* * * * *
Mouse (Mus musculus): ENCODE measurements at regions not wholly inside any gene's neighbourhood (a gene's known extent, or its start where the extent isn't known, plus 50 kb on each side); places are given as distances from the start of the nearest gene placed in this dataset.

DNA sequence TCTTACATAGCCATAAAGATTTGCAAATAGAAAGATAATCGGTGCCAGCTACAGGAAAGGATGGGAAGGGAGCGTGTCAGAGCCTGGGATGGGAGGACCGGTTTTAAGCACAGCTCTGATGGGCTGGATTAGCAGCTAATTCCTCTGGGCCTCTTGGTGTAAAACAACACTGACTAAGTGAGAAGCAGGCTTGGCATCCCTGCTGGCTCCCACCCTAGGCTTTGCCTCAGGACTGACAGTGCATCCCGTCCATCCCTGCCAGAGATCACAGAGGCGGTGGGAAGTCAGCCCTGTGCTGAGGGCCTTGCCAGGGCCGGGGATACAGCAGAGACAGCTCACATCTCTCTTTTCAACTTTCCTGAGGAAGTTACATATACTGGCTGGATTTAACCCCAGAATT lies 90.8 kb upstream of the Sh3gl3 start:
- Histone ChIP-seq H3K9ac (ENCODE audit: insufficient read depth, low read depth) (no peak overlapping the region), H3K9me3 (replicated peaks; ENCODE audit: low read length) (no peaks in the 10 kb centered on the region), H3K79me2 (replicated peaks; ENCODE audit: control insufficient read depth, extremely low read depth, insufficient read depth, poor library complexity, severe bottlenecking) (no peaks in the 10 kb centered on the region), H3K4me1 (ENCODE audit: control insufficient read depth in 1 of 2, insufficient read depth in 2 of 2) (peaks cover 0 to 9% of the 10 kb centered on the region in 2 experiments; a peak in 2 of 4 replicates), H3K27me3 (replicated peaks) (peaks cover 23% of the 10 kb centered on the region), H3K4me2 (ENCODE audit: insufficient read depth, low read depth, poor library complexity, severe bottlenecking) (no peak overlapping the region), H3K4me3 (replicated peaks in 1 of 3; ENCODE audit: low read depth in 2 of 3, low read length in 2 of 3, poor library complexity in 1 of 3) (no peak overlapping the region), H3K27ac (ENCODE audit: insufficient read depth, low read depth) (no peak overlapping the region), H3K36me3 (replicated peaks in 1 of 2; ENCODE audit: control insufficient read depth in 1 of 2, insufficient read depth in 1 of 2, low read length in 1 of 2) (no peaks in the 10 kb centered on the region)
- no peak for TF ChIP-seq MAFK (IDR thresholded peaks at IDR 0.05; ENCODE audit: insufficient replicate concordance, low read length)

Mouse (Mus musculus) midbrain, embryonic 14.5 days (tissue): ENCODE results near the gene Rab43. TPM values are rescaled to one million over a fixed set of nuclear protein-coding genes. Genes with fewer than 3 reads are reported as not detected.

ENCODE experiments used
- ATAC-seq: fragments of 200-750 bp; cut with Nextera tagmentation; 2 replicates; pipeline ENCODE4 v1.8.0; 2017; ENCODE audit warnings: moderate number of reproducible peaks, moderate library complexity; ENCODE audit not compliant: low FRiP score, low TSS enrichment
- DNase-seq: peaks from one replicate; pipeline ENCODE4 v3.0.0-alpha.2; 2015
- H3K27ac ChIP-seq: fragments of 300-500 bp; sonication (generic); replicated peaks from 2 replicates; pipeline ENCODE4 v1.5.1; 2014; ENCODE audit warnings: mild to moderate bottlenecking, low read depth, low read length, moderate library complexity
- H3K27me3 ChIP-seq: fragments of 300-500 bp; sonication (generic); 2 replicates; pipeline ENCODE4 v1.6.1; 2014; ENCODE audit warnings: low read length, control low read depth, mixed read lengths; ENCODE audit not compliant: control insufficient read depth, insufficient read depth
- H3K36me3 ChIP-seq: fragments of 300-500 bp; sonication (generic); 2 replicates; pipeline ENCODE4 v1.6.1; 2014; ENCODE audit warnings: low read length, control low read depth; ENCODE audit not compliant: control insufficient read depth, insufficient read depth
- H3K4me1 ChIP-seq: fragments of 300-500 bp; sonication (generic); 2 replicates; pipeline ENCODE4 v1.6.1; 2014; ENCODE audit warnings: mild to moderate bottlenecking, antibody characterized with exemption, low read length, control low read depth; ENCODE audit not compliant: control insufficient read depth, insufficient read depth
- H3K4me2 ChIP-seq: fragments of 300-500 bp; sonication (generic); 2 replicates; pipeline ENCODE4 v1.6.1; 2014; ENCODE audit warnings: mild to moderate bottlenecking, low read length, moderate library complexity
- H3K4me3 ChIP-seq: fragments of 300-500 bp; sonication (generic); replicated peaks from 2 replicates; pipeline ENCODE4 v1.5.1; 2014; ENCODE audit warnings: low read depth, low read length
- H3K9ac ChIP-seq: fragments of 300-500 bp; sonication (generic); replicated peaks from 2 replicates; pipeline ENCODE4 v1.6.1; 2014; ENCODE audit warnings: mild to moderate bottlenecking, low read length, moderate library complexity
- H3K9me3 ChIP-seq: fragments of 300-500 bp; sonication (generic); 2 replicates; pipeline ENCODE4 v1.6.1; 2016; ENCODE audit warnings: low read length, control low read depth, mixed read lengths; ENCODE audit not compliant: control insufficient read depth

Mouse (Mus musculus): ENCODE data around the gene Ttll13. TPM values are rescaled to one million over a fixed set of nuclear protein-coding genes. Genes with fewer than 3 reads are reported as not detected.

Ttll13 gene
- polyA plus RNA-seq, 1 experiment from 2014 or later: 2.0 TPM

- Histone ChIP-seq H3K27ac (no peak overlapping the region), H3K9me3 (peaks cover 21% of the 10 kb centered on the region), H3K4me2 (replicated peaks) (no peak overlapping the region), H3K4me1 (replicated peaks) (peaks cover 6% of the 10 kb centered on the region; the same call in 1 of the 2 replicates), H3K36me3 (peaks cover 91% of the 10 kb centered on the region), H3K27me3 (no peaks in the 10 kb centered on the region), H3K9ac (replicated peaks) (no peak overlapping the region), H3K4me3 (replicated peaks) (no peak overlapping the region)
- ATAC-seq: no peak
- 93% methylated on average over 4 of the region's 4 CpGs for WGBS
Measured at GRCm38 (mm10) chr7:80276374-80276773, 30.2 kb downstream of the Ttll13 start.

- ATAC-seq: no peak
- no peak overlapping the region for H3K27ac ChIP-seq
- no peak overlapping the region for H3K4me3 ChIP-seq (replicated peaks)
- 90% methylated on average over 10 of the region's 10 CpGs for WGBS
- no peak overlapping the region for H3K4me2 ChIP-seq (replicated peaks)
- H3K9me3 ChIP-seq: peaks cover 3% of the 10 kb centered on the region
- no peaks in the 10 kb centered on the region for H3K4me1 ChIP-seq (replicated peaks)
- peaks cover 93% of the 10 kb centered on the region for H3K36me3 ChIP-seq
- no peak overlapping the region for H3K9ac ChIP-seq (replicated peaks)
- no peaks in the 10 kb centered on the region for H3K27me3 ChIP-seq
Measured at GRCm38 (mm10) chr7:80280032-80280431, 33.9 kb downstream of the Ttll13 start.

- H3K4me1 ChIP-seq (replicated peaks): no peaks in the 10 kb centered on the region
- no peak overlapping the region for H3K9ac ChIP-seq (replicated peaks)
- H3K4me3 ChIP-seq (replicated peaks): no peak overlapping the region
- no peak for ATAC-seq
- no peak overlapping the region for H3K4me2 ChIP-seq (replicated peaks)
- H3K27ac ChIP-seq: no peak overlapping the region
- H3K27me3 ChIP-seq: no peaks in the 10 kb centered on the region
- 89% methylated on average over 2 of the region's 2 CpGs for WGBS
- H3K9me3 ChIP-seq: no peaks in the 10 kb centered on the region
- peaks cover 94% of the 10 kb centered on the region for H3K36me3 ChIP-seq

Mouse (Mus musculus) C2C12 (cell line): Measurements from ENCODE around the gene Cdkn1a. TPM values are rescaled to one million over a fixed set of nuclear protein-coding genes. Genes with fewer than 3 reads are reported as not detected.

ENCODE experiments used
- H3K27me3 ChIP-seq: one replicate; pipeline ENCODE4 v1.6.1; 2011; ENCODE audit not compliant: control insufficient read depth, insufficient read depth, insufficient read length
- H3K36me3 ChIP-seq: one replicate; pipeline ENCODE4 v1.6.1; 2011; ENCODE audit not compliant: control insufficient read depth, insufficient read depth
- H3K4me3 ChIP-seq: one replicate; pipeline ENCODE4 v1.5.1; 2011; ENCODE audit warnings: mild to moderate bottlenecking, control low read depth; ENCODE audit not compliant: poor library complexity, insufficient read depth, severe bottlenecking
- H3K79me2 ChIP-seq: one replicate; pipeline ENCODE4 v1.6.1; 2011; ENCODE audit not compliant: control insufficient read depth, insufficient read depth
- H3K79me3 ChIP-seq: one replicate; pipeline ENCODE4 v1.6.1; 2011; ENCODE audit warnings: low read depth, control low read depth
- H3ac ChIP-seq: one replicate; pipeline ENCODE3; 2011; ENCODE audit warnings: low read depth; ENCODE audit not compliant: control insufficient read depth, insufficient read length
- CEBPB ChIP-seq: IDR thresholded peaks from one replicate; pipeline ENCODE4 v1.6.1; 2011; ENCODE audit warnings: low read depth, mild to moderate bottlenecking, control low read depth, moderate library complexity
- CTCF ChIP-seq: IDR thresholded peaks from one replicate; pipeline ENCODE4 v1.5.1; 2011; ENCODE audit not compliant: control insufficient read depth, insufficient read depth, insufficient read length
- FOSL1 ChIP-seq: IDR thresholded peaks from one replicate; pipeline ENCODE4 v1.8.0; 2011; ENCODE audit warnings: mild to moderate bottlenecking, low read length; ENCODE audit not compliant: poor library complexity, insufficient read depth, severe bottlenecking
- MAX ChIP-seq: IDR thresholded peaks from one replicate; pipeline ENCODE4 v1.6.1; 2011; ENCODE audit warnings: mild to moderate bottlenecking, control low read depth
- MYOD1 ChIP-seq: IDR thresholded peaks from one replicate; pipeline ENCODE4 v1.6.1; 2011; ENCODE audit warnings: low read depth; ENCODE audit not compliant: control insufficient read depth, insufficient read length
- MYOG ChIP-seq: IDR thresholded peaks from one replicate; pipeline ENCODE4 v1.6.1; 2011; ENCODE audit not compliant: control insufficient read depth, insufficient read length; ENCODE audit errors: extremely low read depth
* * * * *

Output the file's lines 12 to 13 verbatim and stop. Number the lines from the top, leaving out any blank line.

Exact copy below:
- H3K4me1 ChIP-seq: fragments of 300-500 bp; sonication (generic); 2 replicates; pipeline ENCODE4 v1.6.1; 2014; ENCODE audit warnings: mild to moderate bottlenecking, antibody characterized with exemption, low read length, control low read depth; ENCODE audit not compliant: control insufficient read depth, insufficient read depth
- H3K4me2 ChIP-seq: fragments of 300-500 bp; sonication (generic); 2 replicates; pipeline ENCODE4 v1.6.1; 2014; ENCODE audit warnings: mild to moderate bottlenecking, low read length, moderate library complexity